Monday, May 21, 2018
Opinion

Ruth: For NRA, gun debate is all about money

It has been a rough few days for the English language. But this is what happens when crazy crashes into Baghdad Bob delusion.

A quick review before we get to the main act.

Within days of the Marjory Stoneman Douglas High School shootings, the rhetorical fruit flies were multiplying at an alarming rate. During an appearance at a CNN town hall meeting, Sen. Marco Rubio insisted he is not a mouthpiece for the National Rifle Association. Cue the eye-rolling.

Rubio argued with a straight face that the NRA had spent more than $3 million to help him get re-elected because it agreed with his agenda instead of the other way around. What agenda? — if you don’t count the care and feeding of Rubio’s hubris.

In Tallahassee, Ben Kelly, a flunky for state Rep. Shawn Harrison of Tampa, referred to two Douglas High students as fake "crisis actors." Kelly was fired by House Speaker Richard Corcoran, who managed to find time away from arguing the AR-15 assault rifle, which caused all the carnage, is actually a wonderful hunting weapon.

But nothing rivaled the gibberish offered up by the NRA’s leading propagandists, CEO Wayne LaPierre and his sidekick Dana Loesch. The duo appeared at the Conservative Political Action Conference in Maryland to bemoan how the murder of 17 students and school officials at Douglas High is being exploited to "eradicate all individual freedoms."

Perhaps you are among those who have been lulled into the myth that the NRA exists to protect the Second Amendment rights of gun owners. It used to. It doesn’t anymore.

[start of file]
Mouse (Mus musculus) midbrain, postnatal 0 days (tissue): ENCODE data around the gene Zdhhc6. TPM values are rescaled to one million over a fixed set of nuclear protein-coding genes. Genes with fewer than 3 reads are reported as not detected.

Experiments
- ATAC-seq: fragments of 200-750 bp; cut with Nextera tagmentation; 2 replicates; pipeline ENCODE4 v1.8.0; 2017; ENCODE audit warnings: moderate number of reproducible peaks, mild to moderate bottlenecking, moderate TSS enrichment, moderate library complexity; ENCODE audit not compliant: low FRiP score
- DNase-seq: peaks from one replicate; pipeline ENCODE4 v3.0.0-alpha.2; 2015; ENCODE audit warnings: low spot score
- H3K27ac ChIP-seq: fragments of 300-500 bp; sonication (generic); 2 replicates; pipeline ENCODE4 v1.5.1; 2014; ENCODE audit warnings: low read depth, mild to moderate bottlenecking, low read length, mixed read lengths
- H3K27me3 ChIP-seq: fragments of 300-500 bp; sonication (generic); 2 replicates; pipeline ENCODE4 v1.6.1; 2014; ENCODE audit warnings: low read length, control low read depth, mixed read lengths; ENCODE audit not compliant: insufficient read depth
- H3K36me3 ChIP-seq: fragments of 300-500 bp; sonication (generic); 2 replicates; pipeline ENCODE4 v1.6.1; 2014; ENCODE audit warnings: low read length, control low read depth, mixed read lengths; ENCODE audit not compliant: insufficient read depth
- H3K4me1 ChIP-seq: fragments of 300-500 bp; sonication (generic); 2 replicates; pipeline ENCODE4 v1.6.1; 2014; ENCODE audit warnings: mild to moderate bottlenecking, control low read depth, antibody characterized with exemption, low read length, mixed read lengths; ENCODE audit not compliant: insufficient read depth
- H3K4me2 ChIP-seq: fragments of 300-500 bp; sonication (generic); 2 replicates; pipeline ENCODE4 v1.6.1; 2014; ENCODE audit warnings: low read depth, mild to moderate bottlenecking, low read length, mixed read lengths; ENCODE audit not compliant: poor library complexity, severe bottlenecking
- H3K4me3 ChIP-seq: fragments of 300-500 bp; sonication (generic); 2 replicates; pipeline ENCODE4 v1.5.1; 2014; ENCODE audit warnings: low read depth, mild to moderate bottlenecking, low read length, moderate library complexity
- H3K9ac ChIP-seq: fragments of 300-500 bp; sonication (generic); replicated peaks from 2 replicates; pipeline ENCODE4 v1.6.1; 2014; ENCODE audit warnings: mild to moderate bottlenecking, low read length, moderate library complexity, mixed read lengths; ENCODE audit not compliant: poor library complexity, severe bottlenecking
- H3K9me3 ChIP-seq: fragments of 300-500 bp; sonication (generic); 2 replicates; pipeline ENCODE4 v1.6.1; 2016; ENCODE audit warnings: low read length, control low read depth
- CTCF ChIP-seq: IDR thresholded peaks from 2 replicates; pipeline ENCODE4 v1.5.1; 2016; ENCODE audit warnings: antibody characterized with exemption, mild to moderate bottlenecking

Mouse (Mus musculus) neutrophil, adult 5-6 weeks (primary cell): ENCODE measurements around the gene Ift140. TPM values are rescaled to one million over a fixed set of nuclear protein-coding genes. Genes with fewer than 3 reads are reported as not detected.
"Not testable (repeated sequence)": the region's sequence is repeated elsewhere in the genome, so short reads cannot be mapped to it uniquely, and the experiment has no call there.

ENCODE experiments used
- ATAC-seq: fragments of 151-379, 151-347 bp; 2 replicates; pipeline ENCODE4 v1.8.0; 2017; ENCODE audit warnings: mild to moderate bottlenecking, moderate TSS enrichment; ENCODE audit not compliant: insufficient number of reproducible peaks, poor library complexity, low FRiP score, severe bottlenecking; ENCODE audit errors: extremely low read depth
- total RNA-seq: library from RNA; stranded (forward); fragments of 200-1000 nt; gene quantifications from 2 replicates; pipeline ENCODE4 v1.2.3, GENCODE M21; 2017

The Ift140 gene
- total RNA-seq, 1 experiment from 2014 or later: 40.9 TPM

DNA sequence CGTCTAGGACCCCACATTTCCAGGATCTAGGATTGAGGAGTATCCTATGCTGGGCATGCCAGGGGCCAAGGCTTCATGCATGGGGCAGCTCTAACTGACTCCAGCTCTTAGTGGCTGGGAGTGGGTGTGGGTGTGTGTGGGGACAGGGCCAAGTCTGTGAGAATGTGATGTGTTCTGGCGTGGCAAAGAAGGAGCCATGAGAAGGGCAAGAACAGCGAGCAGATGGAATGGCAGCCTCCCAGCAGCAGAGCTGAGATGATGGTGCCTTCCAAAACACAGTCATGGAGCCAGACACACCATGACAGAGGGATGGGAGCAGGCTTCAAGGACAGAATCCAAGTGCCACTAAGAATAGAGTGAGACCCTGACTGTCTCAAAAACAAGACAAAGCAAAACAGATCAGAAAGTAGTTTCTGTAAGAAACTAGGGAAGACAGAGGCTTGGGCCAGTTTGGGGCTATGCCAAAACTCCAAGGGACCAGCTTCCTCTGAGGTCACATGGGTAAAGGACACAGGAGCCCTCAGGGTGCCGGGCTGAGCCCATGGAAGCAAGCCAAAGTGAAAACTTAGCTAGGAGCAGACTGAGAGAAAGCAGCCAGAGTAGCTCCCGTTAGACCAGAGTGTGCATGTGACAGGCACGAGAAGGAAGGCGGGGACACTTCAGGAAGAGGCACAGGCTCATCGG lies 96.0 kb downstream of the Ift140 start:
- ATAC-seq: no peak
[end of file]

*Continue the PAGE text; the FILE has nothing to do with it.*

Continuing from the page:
The NRA was once at the forefront of promoting reasonable, responsible gun ownership. It supported the 1934 National Firearms Act and later the Federal Firearms Act, which required taxes on gun dealers, reduced access to machine guns and pushed for waiting periods for buying a handgun. Imagine that happening today. Or perhaps not.

In the wake of the Parkland shootings, the NRA had an opportunity to commit an act of civic rationality in promoting restrictions on the sale of the AR-15 and toughening background checks on the sale of weapons — such as closing the gun show loophole — safety options that were once the hallmark of the organization founded in 1871.

But LaPierre and Loesch balked. To support sensible gun reforms would undermine what the NRA has become, a twisted coven of paranoia, conspiracy theories and fear-mongering.

At CPAC, LaPierre fretted the latest school shootings were being used to bring about a "growing socialist state," leading to a movement by the federal government, especially (cough, cough) "deep state" agencies like the FBI and Justice Department, to eventually confiscate everyone’s guns.

LaPierre set the table for Loesch, who argued the Parkland bloodbath was actually the handiwork of the media, who, as we all know, love mass murders since they present an opportunity to air images of "crying white mothers (who) are ratings gold."

How would it be remotely possible for the NRA — after stoking dread among its members that they "should be anxious. You should be frightened — to reverse course and engage in a coherent discussion on gun control?

That would be bad for the real business of the NRA as the leading lobbyist and apologist arm of the gun manufacturing industry.

You may believe this national debate over gun control is about the right of someone to own a weapon. It is not. It is about preserving the bottom line of the merchants of death. It is most certainly about the NRA protecting its own revenue stream by scaring people into believing we live in a police state where law enforcement institutions cannot be trusted.

Gullibility combined with a "We’re all doomed!" mind-set is still a bull market — with a bullet.

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